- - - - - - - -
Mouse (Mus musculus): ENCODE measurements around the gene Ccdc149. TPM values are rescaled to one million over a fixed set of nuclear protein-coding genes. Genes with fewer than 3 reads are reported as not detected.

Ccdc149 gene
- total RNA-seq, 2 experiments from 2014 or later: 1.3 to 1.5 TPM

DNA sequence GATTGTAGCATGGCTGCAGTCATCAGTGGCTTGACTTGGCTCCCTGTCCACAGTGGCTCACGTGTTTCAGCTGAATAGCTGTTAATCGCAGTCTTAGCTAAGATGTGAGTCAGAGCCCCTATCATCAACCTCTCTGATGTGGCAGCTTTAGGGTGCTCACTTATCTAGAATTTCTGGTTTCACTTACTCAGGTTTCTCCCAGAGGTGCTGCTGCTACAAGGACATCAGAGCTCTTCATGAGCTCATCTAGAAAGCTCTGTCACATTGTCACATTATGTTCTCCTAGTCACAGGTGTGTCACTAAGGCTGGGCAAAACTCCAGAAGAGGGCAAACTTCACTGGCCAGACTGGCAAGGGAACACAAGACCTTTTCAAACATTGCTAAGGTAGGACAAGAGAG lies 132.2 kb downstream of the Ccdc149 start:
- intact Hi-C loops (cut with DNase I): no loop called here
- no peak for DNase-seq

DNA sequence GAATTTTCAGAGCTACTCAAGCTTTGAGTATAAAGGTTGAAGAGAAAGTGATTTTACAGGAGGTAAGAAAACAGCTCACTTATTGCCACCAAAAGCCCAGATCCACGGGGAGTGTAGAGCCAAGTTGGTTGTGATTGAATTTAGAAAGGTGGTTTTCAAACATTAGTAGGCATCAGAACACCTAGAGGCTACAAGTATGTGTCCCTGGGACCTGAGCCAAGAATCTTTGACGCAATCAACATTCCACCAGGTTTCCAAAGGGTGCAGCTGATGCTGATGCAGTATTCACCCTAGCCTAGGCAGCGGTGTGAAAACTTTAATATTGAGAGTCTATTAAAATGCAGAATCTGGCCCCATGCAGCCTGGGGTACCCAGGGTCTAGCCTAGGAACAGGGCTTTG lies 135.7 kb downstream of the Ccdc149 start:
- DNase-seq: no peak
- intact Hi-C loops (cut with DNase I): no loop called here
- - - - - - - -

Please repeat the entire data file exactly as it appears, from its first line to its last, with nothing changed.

Mouse (Mus musculus): ENCODE measurements around the gene Ccdc149. TPM values are rescaled to one million over a fixed set of nuclear protein-coding genes. Genes with fewer than 3 reads are reported as not detected.

Ccdc149 gene
- total RNA-seq, 2 experiments from 2014 or later: 1.3 to 1.5 TPM

DNA sequence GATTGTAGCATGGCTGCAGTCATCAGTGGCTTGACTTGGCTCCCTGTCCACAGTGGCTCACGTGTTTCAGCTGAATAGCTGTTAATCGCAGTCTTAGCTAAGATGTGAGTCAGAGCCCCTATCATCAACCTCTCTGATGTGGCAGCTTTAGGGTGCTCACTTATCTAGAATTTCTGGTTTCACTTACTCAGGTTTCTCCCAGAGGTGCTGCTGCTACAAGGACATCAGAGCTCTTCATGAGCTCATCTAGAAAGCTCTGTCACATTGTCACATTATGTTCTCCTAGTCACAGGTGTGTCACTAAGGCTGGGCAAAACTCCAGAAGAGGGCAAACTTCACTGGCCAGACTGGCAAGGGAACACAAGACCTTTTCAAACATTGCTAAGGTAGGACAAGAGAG lies 132.2 kb downstream of the Ccdc149 start:
- intact Hi-C loops (cut with DNase I): no loop called here
- no peak for DNase-seq

DNA sequence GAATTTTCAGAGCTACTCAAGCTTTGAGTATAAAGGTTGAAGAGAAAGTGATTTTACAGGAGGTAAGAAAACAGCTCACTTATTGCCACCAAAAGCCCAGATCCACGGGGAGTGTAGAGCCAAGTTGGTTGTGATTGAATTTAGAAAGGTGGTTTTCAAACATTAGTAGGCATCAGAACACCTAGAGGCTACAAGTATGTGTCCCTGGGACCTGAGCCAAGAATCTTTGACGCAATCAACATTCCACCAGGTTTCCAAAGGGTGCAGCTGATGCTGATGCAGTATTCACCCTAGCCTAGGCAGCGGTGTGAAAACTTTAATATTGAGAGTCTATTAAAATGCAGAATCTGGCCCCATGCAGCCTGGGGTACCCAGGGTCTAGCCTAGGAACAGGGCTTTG lies 135.7 kb downstream of the Ccdc149 start:
- DNase-seq: no peak
- intact Hi-C loops (cut with DNase I): no loop called here